“It would be a big mistake to call up any players for both competitions,” former Barcelona teenage star Bojan Krkic told Sport. “There are many people in many areas who have to understand they are children, players who are developing, and what we have to do is try to let them be able to play in many European Championships and Olympic Games (in the future).”

Barcelona midfield sensation Pedri was just 18 three years ago when he took part in the Olympics just two weeks after being named young player of the tournament at the Euros, then suffered nagging injury problems in the seasons since.

Recent reports in Spain indicate that an agreement between Barcelona where Yamal and 17-year-old teammate Pau Cubarsi would be spared Olympic duty, is near to being finalized.

Yamal’s ability is such that the thought of Barca selling him would be unthinkable under usual circumstances. However, the club’s perilous financial situation has sparked rumors that money-laden Paris St. Germain could make an approach in excess of the $248 million it paid for Neymar in 2017.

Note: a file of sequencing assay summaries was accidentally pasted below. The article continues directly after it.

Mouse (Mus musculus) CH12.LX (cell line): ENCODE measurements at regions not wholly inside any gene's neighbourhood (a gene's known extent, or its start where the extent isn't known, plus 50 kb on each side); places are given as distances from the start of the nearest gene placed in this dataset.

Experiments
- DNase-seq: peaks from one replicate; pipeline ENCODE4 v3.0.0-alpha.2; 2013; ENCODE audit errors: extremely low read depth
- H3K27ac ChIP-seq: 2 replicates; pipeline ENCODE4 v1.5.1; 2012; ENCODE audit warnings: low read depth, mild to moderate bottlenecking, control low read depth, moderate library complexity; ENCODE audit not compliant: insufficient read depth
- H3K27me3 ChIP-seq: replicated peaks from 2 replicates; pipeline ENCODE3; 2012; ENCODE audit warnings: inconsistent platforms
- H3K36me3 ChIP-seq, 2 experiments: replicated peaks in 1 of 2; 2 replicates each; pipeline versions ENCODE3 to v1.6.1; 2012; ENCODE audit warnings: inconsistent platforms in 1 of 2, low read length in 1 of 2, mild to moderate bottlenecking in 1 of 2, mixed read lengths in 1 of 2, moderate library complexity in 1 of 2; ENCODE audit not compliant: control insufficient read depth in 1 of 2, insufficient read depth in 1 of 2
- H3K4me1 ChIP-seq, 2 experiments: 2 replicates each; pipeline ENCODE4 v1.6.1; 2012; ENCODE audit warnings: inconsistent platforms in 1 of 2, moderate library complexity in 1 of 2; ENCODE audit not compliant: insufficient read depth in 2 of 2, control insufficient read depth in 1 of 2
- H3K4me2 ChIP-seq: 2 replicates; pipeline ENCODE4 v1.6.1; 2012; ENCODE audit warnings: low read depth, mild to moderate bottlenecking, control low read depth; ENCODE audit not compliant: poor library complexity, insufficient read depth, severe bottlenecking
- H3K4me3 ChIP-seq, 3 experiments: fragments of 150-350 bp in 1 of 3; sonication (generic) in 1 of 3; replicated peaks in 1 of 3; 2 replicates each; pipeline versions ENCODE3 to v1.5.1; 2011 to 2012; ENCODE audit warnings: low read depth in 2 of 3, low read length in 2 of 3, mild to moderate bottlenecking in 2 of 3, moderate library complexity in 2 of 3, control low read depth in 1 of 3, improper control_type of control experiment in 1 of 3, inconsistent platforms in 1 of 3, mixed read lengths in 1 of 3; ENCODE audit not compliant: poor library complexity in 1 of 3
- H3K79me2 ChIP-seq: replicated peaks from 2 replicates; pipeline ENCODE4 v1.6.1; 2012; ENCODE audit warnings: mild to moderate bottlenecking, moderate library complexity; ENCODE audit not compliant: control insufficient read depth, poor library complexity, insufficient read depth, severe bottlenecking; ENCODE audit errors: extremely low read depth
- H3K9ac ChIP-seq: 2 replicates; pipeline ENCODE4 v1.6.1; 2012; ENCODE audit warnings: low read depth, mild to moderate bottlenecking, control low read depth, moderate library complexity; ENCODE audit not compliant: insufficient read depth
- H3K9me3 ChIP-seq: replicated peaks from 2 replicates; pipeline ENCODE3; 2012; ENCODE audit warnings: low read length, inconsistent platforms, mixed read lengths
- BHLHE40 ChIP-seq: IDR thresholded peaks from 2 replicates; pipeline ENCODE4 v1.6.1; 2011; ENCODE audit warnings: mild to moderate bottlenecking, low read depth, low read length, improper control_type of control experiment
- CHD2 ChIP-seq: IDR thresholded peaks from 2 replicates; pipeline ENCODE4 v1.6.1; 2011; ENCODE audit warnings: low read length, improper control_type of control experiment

What a whirlwind Yamal suddenly finds himself in, talk of such figures and seven million followers on Instagram before he is even old enough to appear of the FIFA 24 video game.

Accoding to Spanish AS Diario, Lamal’s agent Jorge Mendes, who has a healthy working relationship with PSG after several interactions over the years, had told the French club that however desperate Barca’s monetary plight became, parting with Lamal would only be exercised as the ultimate last resort.

No wonder. 

Forget the age, soccer has a new superstar, capable of inspiration amid whatever new challenge crosses his path. 

He can’t seem to avoid the headlines, but none of the fuss seems to bother him. Whether that’s in spite of being just 16, or perhaps because of it – who knows? 

Martin Rogers is a columnist for FOX Sports. Follow him on Twitter @MRogersFOX and subscribe to the daily newsletter.

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About the Author

Marie Maynes
Marie Maynes is a Sports enthusiast and writes for the Sports section of ANH.